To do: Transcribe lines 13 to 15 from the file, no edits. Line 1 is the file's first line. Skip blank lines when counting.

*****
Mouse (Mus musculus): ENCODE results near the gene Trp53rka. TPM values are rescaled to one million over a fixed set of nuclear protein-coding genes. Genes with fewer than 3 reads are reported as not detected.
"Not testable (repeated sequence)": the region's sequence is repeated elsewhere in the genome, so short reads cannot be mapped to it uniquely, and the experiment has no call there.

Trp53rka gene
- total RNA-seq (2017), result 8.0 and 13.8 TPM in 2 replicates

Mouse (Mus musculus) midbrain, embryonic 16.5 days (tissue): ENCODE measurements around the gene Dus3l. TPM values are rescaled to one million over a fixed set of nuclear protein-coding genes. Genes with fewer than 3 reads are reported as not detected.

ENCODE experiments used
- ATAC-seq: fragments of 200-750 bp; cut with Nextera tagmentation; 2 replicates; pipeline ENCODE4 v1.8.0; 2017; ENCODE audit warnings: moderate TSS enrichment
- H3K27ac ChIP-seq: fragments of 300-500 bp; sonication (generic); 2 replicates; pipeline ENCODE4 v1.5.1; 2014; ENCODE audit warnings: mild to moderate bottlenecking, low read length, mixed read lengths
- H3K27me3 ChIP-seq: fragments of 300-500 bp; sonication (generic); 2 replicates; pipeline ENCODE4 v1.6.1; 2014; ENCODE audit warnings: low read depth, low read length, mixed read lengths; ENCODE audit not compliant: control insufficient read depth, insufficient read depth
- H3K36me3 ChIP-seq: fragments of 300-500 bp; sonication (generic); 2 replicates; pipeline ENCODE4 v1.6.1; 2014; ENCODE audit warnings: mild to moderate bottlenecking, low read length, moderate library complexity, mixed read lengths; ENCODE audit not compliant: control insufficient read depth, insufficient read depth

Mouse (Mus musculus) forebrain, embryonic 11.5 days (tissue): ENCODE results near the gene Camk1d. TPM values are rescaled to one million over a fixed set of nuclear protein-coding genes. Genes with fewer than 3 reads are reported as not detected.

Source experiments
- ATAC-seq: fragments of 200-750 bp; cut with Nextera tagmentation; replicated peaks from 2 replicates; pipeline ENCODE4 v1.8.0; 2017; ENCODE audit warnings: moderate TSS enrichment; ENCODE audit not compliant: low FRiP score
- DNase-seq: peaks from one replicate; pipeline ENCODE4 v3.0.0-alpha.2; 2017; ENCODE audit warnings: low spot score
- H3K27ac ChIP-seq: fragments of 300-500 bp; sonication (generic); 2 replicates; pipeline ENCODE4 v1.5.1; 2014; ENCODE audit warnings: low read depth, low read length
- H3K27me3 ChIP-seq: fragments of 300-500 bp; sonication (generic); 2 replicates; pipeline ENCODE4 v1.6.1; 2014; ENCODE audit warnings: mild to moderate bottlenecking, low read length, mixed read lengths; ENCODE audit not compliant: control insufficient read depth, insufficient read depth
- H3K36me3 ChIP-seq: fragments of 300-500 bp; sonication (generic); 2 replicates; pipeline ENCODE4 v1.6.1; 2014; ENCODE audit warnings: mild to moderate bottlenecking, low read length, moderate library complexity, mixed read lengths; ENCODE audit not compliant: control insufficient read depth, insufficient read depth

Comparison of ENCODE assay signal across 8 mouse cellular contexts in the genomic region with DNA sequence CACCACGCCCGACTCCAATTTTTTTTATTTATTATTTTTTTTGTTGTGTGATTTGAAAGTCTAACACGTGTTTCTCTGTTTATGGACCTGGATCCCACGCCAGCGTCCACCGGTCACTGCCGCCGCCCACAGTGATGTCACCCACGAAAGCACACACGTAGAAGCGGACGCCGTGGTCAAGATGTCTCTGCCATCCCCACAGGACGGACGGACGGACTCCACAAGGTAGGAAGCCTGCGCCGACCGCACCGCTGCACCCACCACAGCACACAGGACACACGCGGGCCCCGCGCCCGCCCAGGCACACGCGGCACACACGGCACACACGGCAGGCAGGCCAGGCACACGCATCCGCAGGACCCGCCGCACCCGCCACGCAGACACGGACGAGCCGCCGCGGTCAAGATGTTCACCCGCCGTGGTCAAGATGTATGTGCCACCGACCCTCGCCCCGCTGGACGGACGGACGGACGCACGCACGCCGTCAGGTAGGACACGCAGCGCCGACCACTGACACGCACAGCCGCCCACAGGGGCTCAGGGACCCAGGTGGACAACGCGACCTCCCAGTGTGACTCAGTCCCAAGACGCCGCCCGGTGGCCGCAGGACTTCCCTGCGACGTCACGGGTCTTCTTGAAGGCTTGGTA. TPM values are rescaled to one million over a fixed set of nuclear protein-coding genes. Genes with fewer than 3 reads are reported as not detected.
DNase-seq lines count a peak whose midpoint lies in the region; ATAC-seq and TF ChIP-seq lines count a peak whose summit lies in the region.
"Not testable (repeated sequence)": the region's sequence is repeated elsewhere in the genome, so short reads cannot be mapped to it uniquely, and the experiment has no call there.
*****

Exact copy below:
- ATAC-seq: fragments of 200-750 bp; cut with Nextera tagmentation; replicated peaks from 2 replicates; pipeline ENCODE4 v1.8.0; 2017; ENCODE audit warnings: moderate TSS enrichment; ENCODE audit not compliant: low FRiP score
- DNase-seq: peaks from one replicate; pipeline ENCODE4 v3.0.0-alpha.2; 2017; ENCODE audit warnings: low spot score
- H3K27ac ChIP-seq: fragments of 300-500 bp; sonication (generic); 2 replicates; pipeline ENCODE4 v1.5.1; 2014; ENCODE audit warnings: low read depth, low read length